OK... back to the architecture... this keyhole arched doorway was wonderfully unique. 

A calm pool in the central courtyard.  The central courtyards often focus around a source of clean, fresh water, like a fountain or pool.  Some in wealthier homes (see below for example) even housed gardens with various fruit trees and herbs and vegetables.

Looking across the courtyard from the second floor.  The second floor was very interesting; unlike the large, open rooms of the ground floor, the second floor was compartmentalized into a hive of small, dark living spaces.  Supposedly, even the smallest alcoves were occupied by students or teachers.  Many were very dark, and the devoted academics would spend their spare hours in prayer, meditation, or reading the Koran by candlelight.  At its height, 800 students were supposedly housed here, which is almost unbelievable despite the significant size of the complex.

In the central courtyard of the Bahia Palace.  Technically, this is a riad, an enclosed garden, though most now think of riads as former mansions or palaces that have been converted to hotels for wealthy tourists.  On the southern end of the medina (city center), on the other side of the Djemaa from the Marrakech Museum and Ben Youssef Medersa, lies the Royal Palace complex.  Like any other place where a wealthy, powerful ruler lived, the aristocracy that formed the royal court had places of their own nearby.  The Bahia Palace is one such "home" of a 19th century family that was very influential in the lives of the ruling sultanate.  

I'd suggest a visit to the Bahia Palace.  When I was there, there were only a few other tourists, many of whom were Moroccan.  The atmosphere was cool, calm, and peaceful... allowing me to really take in and appreciate a lot of the details.  

The palace offers all of the now familiar motifs of Moroccan architecture.  It feels somewhat dead though, as did the rest of the historic buildings like this I visited in Morocco, due mostly to the lack of any furniture or decorations (beside from that of the motif).  The modern riad hotels however offer a lot of this plus that genuine, lived-in feeling.

I really appreciated the decorated undersides of the pedestals at the tops of door-frames (as seen here in the upper right corner).

I reflected a lot on how this complex was really the home of a very, very wealthy and powerful family. It made me wonder at the similarities to wealthy families today.  I'm always disturbed at the incredible difference between those with very little and those with very much, and Morocco was no different than pretty much anywhere else in the world, whether it be 200 years ago or today.

The Bahia Palace was expanded upon over several generations in the family.  It is a massive complex, which is nearly impossible to discern from the street.  From outside, it seems tucked away behind drab, high walls.  This hides the true interior... probably originally for safety reasons.

Storks on the Royal Palace walls... there are nests of the large birds all along the top of the walls of the enormous Royal Palace complex.  In the apparent style of things there, the Palace itself is not visible from the outside...only these incredibly (seriously like around 8 meters or so) high mud walls.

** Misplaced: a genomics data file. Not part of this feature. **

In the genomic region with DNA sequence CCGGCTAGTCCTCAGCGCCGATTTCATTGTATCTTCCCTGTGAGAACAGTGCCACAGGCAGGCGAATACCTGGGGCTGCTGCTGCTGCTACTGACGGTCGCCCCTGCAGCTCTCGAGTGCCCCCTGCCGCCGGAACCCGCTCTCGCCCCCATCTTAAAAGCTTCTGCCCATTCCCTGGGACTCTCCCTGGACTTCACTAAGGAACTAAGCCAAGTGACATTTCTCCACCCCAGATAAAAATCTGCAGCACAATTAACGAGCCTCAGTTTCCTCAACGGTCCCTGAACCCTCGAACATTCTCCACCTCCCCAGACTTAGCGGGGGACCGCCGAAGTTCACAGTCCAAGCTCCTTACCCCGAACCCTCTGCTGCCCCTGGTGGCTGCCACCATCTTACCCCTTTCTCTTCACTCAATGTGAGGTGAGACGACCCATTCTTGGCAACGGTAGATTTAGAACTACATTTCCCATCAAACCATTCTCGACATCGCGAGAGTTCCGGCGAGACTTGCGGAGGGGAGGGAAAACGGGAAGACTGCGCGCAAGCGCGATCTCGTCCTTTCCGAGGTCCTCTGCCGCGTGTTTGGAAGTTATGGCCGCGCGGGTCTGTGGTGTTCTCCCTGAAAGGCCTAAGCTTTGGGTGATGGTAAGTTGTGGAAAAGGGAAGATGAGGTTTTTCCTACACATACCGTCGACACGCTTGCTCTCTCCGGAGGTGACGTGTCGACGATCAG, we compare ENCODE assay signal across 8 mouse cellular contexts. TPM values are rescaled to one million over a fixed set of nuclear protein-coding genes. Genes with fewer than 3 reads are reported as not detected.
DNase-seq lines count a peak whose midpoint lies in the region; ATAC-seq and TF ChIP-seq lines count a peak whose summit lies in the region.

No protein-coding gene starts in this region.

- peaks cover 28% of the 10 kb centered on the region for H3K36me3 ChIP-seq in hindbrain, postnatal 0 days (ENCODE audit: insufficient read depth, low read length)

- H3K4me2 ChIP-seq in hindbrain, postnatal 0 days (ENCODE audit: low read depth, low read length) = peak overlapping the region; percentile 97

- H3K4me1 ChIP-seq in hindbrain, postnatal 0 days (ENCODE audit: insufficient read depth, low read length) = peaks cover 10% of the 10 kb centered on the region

Ruins of the El Badi Palace.  The only part of the Royal Palace complex that is open to tourists (or even visible) is the old El Badi Palace... which is a ruin.  The modern Royal Palace is supposedly privately owned by a wealthy French businessman.  These ruins of El Badi hail from the 16th century, and other than the size of the complex, they aren't terribly impressive.  I'm sure in its prime, though, it would have been incredible.  The sunken gardens and central pools are pretty neat features, and the place really is huge.  The views over the city are definitely worth the price of admission too.

Apparently the Palace is being restored, at least partially.  It will be neat to see how it looks after it's done.

Nearby the palaces is the Kasbah Mosque.  This includes darj w ktaf decoration (the fleurs de lys pattern on the facade), which is another popular motif in Moroccan architecture.

And adjacent to the Kasbah Mosque are the Saadian Tombs, which are most definitely worth a visit.  Along with the El Badi Palace and Ben Youssef Medersa, these tombs hail from the 16th century, with the oldest dating to 1557.  

The mausoleum is just stunning... there is this eerie light and all of those intricate details.  The burial places themselves, marked with those tiered carvings on the floor, stand in stark contrast to all the rest.

The detail is just incredible... it seems almost organic in places.

Most of the classic Moroccan features were also present at the tombs.

There was a line to see the tombs while I was there, but the complex is a little bigger, with a small garden at the back end.  If you're patient, it's not difficult to just wait for the crowd to wane and enjoy a little time to yourself in this incredible setting.

Note how the lines in this zellij are woven together...supposedly it is all just one line...everything is connected.  You see this a lot in the zellij and cedar carvings.  I couldn't find break points (outside of the edges, which are all one white line anyway), so it might be true!  Mention somewhere above that since images are not big in Islamic art/culture, geometry and intricate details are popular.

Here's my door shot... I really do have to get a coffee table book made up with my pictures of doors from around the world.

The simplicity of the tombs just contrasted so well with the complexity of the surrounding architecture.  It is powerfully quiet.

Now, back at the hotel.  This was the courtyard at the quaint little place we stayed at.  Everything was covered in tiles... it was really quite impressive and a little bizarre at times too.  

I thoroughly enjoyed the recycled sections, where they had used old tile fragments to decorate the walls... very cool!